What happens next? Books allow us the option of skipping ahead to the end, but living in real time affords no such luxury. From the gas-huffing Delphic oracle to the equally crazy twists and turns of chaos theory, we've turned to prophets throughout our history to fulfill our desperate need to know the future. Physics professor Paul Halpern looks back on this ancient profession in The Pursuit of Destiny, a richly entertaining and informative work that draws heavily on the author's ample reserves of knowledge and wit. Focusing largely on scientific means of prediction, with occasional forays into astrology and punditry, the book recasts much of our history as a struggle to refine our methods of prediction. Halpern's clever side engages the reader without distracting attention from his subjects, as seen here in his comparison of two well-known partnerships:
It is doubtful that the lyricist Ira Gershwin would have been quite as famous if it weren't for the gifted ear for music of his brother George. Although Ira had a knack for clever lines, George's infectious tunes, heartfelt strains, and bold rhythms brought these ideas to life. What Tycho [Brahe] needed was a genius to round out the coarse data of his comprehensive survey of the solar system. When Johannes Kepler contacted him requesting to visit his observatory, he felt lucky indeed. As Ira versified such feelings: who could ask for anything more?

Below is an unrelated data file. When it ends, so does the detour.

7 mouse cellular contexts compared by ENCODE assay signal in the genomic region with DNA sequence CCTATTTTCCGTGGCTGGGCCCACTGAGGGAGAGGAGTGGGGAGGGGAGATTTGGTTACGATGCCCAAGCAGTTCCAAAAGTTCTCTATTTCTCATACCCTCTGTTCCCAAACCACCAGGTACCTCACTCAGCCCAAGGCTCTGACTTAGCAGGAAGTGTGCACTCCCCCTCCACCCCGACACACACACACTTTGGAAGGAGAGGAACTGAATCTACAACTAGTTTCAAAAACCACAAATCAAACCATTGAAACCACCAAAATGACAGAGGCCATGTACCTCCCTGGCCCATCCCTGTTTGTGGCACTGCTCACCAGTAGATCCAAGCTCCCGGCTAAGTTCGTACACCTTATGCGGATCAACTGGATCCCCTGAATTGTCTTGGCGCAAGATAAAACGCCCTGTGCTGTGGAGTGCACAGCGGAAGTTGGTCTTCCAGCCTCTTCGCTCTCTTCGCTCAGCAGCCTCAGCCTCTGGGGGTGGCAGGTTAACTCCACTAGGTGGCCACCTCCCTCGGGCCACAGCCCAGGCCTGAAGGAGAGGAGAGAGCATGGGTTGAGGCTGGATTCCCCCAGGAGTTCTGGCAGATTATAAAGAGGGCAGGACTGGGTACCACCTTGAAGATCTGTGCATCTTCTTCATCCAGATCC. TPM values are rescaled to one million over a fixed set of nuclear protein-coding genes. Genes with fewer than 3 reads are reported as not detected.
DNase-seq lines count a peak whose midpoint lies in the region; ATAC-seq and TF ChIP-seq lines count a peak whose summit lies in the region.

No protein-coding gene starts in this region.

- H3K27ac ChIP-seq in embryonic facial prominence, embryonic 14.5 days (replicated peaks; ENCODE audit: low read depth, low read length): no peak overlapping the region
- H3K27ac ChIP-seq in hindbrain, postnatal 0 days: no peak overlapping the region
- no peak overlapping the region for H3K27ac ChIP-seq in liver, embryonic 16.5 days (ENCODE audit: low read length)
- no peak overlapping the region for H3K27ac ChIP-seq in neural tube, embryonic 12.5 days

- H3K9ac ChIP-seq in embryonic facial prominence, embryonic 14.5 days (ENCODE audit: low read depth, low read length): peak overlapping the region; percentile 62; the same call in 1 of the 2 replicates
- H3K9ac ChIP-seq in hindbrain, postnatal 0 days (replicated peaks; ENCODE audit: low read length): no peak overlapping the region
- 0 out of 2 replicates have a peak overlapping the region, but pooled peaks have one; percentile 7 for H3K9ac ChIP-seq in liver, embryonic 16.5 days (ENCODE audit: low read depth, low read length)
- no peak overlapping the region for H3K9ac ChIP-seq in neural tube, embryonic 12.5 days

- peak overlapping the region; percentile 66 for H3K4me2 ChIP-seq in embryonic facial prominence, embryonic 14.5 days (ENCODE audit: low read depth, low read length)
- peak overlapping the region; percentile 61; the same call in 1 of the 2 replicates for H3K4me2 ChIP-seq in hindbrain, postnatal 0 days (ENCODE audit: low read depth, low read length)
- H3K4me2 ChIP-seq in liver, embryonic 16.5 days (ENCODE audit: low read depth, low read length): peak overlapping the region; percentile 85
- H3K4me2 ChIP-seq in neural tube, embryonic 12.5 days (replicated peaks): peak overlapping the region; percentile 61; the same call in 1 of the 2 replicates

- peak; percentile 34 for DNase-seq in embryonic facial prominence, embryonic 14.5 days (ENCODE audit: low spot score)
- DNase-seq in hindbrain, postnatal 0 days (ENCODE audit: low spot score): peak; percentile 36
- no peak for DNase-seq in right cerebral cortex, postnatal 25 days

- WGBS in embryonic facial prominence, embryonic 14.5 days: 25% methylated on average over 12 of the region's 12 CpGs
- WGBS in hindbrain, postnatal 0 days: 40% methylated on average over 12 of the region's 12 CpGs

Few other writers would think to compare Kepler to George Gershwin, and few could express the nature of the relationship so nimbly. Moving with equal facility between physical, biological, and political arenas, Halpern also finds time to take notice of related oddities like free will and determinism. Though foresight is still weaker than 20/20, The Pursuit of Destiny reminds us that the still unknowable future remains the most interesting subject of all. --Rob Lightner